York Centre for Asian Research Updates Issue 71, Friday, December 8, 2006
In this issue
Y-File Headline News
|York librarian helps out in Hanoi|
|Conferences/Workshops||UCGS reskeds dissertation workshop on North-South perspectives on social justice|
|Aga Khan Foundation Canada opens up competition for fellowship programs|
Call for Proposals
|AUCC calls for proposals for Tanaka Fund for Japanese Language Studies|
Asian Arts and Culture
|Spicy combination of past and present|
York librarian helps out in Hanoi
With the fourth fastest growing economy in the world, huge changes are afoot in Vietnam. This rapid growth has put great pressure on the education system to become modernized, a feat proving very difficult for the country’s educational institutions. With a desire to provide ideas to an educational and economic system that is in great flux, Scott librarian Mark Robertson spent seven months last year working at a library in Vietnam’s Hanoi University for Foreign Studies, where he mentored staff, developed standard library systems and lived life from a whole new perspective.
His interest in the country stemmed from living nearly 15 years of his life near Broadview and Gerrard, an area that is populated by mostly Vietnamese residents. Over the years, he has come to know many of the Vietnamese families in the area, and has developed a fascination with their culture and country of origin.
Left: Mark Robertson in Hanoi
"Living in that area opened my eyes," says Robertson. "I wanted to work abroad and contribute to the sharing of professional skills in the developing world."
After much research, Robertson decided that the library at Hanoi University for Foreign Studies was the right place to spend half his sabbatical. There, he assisted in developing the library’s English-language collection, selecting from literature donated from around the world. As well, he mentored the library staff, teaching them standard library services. For the students, he helped to develop an information literacy program, a service that teaches students how to conduct research, and understand, use and interpret their findings.
"It's hard to tell how these ideas will be incorporated. I didn’t want to go to the university as an expert, but to engage in a dialogue with them. They'll make the ideas their own," he says. Full Story>>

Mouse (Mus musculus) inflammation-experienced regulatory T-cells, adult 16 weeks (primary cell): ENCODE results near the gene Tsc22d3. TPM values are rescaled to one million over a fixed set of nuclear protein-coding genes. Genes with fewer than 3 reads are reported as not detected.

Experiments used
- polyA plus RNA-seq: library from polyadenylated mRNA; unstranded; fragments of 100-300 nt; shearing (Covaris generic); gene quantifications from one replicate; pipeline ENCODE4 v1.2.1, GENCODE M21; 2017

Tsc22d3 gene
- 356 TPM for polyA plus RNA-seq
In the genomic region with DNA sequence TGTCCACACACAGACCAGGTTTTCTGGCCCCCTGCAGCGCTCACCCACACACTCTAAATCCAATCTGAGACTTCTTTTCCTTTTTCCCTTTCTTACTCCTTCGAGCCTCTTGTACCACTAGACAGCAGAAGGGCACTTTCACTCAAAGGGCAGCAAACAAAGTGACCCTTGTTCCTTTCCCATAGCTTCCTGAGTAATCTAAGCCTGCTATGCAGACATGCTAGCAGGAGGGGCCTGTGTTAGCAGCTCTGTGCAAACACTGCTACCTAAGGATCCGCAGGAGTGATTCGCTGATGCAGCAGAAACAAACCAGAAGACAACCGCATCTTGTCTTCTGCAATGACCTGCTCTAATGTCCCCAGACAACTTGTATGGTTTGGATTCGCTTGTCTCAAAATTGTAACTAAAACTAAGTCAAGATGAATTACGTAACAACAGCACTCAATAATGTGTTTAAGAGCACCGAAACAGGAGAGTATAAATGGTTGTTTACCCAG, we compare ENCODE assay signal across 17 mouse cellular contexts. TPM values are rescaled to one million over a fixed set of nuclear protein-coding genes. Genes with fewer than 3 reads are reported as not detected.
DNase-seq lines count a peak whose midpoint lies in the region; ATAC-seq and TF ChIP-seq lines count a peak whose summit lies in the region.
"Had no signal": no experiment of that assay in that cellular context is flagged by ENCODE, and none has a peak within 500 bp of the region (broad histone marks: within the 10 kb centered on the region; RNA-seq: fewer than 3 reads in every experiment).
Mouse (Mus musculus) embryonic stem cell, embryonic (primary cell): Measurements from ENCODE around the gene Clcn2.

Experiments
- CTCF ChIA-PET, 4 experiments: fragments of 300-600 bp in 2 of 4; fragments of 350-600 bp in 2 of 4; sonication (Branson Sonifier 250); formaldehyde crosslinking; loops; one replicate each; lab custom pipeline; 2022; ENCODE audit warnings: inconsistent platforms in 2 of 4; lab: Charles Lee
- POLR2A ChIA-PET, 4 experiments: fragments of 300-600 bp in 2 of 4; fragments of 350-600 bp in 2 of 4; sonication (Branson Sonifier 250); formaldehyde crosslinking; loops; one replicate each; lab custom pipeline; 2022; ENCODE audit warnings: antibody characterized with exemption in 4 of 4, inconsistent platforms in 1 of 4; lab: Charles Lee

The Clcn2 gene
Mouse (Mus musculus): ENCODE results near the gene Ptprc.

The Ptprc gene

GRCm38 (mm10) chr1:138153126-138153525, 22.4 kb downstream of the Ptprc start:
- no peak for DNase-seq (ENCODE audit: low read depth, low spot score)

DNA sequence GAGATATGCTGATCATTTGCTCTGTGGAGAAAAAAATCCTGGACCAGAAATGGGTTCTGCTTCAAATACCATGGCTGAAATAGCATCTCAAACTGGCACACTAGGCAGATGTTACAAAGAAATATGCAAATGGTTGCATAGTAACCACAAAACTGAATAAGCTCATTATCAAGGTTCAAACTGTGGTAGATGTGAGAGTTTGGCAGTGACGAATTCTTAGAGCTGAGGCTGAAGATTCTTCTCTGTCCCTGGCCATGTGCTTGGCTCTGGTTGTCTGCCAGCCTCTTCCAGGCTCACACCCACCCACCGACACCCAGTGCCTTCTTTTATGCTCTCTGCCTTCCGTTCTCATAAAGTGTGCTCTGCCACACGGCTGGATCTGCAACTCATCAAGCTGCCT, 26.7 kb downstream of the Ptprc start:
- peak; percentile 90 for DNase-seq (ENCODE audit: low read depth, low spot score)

YCAR invites you to its annual holiday reception
The York Centre for Asian Research (YCAR) would like to invite you to its Annual Holiday Reception on Monday, December 11 from 3-6 pm at York Lanes 270, York University. Please feel free to bring food and drinks to share with everyone. We would like to take this opportunity to greet everyone a Happy Holiday Season and Best Wishes for the New Year!! Thank you very much for your continuing participation and support and we hope you can join us in celebrating another successful year for YCAR.
YCAR & Knox College to co-sponsor conference on Canadian Missionaries in Asia
YCAR and the Centre for Asian-Canadian Theology and Ministry, Knox College invite you to a one day conference on Canadian Missionaries in Asia: Memory and Meaning in Asian-Canadian Churches. Thursday December 14, 2006, 10 Am – 4 Pm at Knox College, 59 St. George St. Toronto, Canada
In the 19th and 20th centuries Canadian missionaries went to China, Japan, Korea and Taiwan. Many Asian-Canadian churches have historic origins in those former missions. What historical and cultural legacies link those British Canadian missionaries and these Asian Canadian Christians? Do the personalities and theology of those Canadians reappear in the practices and faith of these churches? How are the early missionaries present (or not) in their collective memories? What does that mission history mean in the memory of Asian Canadian Christians?
For inquiries contact: Nam-soon Song at email@example.com, tel 416-978-1884 or Michael Stainton, firstname.lastname@example.org, tel 416-736-2100 x 33068.
UCGS reskeds dissertation workshop on North-South perspectives on social justice
The York University Dissertation Workshop on the theme of South-North Perspectives on Social Justice has been rescheduled to February 13-15, 2007. There will be a slight change in theme to bring out the question of how north-south social justice questions are manifested in fieldwork. Further information on how the workshop may be re-organized will be announced soon. The University Consortium on the Global South (UCGS) is organizing this dissertation workshop for 8-12 PhD students. PhD students interested in participating in the workshop are invited to submit their 8-10 pages project proposal (pre-fieldwork) or description of research (post-fieldwork).
Theme: South-North Social Justice and Fieldwork Reflections. Eligibility and Selection Criteria: Applications from PhD students enrolled in Toronto area universities, and whose research engages social justice questions, are welcome to participate. York graduate students will be given preference with at least 4-5 spots available to non-York students. The completed or proposed research must involve fieldwork in global south sites, which includes global south diasporas and indigenous populations in the north. Other criteria include: suitability with workshop theme, overlapping interests, multidisciplinarity, geographic distribution, and gender. The workshop will be particularly useful for students who have recently completed PhD fieldwork, although students preparing research proposals may also apply. Dates: Proposal Submission Deadline – Monday, January 8, 2007. Please email proposals to email@example.com.
UWindsor holds conference on Citizenship, Identity and Social Justice
Dr. Janine Brodie, Professor, Political Science, Canada Research Chair (Political Economy and Social Governance), Department of Political Science, University of Alberta, Canada
Dr. Eleonore Kofman, Professor of Gender and Migration (Social Policy), Centre for Racial Equality Studies, Middlesex University, UK